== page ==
Men wearing Hawaiian shirts and carrying guns add a volatile new element to protests - 2020-06-03
The report found evidence of rising militarism among followers of QAnon, which once spoke cryptically of shadowy forces within the federal government. Now many adherents describe themselves as part of a "Qarmy," a term whose use doubled on Twitter in 10 days recently, according to the Network Contagion Research Institute. The researchers also found an explosion in the use of military badges and revolutionary flags online and in real-world protests.
Joan Donovan, director of the Technology and Social Change Research Project at Harvard Kennedy School's Shorenstein Center on Media Politics and Public Policy, said Boogaloo group members had shown particular ability to insert themselves into events started by others, a tactic called "stream sniping." Common in the world of Internet gaming, it refers to interrupting someone else's live stream to bring attention to yourself and to provoke authorities to appear on the scene.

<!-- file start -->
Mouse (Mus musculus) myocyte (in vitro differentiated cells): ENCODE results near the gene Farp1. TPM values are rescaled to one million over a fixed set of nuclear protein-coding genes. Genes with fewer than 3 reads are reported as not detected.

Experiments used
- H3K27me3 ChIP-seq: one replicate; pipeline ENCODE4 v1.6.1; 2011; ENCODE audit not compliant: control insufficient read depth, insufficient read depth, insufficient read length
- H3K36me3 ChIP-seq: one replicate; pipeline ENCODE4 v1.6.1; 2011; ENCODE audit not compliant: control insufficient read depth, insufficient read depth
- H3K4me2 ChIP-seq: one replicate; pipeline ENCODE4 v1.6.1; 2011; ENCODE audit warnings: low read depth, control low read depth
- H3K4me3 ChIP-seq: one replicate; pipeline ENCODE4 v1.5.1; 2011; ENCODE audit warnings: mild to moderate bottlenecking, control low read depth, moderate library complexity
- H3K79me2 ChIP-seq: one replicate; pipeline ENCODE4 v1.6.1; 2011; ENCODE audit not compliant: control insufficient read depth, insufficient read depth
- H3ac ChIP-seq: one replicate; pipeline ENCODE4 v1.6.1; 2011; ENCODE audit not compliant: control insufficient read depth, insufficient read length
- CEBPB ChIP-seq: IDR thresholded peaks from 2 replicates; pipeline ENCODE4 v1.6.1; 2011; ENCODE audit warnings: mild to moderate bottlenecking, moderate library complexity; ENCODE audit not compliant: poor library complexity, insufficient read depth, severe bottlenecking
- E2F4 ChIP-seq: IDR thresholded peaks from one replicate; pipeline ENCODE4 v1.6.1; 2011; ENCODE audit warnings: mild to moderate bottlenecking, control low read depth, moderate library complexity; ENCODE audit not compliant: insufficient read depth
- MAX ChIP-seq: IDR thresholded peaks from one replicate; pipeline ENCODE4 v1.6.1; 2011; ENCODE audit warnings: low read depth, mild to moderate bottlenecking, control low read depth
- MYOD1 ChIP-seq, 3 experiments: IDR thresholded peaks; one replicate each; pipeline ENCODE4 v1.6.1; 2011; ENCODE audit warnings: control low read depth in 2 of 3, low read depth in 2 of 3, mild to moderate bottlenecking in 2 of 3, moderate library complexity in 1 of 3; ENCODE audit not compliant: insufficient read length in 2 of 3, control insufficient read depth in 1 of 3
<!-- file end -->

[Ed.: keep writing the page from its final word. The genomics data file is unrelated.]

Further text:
"Extremists across the ideological spectrum exploit poor governance and state fragility. We know this from the history of terrorism around the world," said Jessica Stern, an expert on terrorism and a research professor at Boston University's Pardee School of Global Studies. "We can expect, based on recent U.S. history, that hard-left groups, hard-right groups and international actors will try to exploit this tragically chaotic moment."